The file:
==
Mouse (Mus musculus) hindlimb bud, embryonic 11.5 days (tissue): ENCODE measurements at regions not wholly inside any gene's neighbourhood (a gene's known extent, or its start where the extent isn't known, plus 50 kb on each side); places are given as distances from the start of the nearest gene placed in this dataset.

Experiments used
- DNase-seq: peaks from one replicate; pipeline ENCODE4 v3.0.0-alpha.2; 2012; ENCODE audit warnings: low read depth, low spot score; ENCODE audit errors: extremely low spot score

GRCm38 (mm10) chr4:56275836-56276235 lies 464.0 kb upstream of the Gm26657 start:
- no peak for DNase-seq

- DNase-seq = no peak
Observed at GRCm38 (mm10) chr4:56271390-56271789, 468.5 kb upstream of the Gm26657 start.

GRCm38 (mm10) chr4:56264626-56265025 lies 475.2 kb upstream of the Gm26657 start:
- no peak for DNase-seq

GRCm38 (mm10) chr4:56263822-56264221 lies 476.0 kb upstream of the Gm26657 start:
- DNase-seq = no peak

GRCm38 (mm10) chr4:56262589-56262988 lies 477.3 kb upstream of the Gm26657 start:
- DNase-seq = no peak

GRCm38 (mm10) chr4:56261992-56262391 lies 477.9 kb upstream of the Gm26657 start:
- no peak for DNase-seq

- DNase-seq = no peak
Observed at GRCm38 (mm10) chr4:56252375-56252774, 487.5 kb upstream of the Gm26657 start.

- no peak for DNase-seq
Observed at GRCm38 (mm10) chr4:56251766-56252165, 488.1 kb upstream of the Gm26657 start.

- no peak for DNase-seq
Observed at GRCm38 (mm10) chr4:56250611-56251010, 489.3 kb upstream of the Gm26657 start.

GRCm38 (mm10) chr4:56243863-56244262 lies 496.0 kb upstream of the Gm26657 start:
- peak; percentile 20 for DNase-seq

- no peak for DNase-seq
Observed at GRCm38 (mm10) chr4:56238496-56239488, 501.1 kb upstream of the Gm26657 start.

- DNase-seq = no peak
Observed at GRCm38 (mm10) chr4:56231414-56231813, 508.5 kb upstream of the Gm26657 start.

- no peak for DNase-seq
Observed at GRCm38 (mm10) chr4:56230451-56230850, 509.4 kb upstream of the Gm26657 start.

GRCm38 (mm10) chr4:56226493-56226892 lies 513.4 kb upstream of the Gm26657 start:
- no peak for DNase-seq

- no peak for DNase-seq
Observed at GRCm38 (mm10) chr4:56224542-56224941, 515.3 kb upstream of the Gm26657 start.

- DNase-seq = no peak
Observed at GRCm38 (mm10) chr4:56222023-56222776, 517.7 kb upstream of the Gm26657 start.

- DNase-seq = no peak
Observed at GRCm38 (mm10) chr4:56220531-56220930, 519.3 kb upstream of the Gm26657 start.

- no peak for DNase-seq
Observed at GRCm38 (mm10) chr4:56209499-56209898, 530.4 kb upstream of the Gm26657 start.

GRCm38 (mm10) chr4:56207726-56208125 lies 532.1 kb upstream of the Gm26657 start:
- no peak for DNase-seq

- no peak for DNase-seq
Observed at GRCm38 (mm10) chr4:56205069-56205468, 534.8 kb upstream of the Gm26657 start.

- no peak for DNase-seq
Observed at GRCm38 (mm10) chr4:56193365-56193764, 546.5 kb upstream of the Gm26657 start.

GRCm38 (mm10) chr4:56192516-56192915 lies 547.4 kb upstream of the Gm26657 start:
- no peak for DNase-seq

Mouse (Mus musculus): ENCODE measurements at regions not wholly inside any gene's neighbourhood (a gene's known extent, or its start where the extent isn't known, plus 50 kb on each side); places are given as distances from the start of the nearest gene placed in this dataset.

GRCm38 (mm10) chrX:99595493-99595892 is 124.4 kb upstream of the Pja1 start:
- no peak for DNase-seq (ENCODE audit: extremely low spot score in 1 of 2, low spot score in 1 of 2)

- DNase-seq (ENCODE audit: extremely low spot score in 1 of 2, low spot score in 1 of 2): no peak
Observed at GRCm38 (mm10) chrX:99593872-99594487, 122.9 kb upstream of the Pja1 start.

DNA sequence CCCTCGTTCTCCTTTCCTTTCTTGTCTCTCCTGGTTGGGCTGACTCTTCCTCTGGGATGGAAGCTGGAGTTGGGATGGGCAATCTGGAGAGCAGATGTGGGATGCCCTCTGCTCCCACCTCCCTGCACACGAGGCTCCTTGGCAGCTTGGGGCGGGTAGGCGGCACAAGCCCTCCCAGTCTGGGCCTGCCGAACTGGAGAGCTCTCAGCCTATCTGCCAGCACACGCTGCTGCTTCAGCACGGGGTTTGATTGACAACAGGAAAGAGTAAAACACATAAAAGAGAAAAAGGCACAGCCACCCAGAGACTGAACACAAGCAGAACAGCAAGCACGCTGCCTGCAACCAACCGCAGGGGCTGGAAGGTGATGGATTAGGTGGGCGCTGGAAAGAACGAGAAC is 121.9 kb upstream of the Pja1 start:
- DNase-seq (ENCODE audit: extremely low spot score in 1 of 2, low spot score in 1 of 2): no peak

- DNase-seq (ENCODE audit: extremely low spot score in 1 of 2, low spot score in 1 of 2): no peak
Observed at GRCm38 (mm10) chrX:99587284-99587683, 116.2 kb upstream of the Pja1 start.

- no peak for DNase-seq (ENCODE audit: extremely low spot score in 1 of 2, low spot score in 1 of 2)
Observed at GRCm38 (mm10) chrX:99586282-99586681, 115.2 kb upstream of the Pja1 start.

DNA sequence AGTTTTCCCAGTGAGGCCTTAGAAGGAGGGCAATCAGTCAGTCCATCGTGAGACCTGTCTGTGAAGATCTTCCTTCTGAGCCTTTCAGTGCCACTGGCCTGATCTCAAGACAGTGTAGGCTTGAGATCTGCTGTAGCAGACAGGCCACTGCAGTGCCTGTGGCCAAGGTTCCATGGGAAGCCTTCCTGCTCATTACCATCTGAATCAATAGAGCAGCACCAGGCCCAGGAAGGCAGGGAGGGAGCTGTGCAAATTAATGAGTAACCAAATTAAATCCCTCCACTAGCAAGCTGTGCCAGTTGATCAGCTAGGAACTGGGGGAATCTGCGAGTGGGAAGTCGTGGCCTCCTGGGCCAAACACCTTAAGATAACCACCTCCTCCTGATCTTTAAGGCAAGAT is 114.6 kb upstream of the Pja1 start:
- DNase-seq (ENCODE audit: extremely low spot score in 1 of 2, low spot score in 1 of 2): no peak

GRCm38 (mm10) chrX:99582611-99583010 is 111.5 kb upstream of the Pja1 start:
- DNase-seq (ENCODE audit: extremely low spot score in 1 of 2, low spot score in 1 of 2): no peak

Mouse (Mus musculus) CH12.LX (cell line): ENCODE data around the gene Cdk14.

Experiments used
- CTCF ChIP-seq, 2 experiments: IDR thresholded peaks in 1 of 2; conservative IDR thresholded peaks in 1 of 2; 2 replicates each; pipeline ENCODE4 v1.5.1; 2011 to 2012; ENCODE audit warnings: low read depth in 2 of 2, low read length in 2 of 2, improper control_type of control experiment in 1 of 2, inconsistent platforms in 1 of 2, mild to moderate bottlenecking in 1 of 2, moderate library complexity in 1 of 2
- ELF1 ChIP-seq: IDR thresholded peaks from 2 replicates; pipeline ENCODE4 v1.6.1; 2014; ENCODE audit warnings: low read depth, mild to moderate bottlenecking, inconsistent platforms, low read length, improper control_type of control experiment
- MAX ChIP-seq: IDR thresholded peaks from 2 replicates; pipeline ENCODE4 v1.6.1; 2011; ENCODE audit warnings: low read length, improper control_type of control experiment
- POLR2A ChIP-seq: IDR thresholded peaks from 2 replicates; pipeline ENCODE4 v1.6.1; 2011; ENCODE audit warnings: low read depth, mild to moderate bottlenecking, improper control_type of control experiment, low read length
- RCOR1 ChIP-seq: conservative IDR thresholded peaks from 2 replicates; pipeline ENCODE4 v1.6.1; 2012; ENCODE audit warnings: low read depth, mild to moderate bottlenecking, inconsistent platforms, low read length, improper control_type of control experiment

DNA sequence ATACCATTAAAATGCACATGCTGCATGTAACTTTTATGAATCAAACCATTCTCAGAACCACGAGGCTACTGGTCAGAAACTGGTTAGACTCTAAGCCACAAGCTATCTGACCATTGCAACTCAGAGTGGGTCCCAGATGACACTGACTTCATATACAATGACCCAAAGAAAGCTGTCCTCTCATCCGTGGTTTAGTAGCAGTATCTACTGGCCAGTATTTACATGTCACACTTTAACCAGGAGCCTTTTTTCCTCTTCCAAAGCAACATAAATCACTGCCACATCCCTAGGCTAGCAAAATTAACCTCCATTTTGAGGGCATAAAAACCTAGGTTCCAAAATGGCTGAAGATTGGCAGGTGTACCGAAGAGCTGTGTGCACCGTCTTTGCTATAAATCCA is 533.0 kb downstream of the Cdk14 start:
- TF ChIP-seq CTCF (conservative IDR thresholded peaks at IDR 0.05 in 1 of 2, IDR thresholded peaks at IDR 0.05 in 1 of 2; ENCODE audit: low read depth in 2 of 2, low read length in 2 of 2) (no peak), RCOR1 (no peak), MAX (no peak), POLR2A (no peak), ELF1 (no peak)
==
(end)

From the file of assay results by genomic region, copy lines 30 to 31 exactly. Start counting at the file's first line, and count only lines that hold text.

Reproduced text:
GRCm38 (mm10) chr4:56226493-56226892 lies 513.4 kb upstream of the Gm26657 start:
- no peak for DNase-seq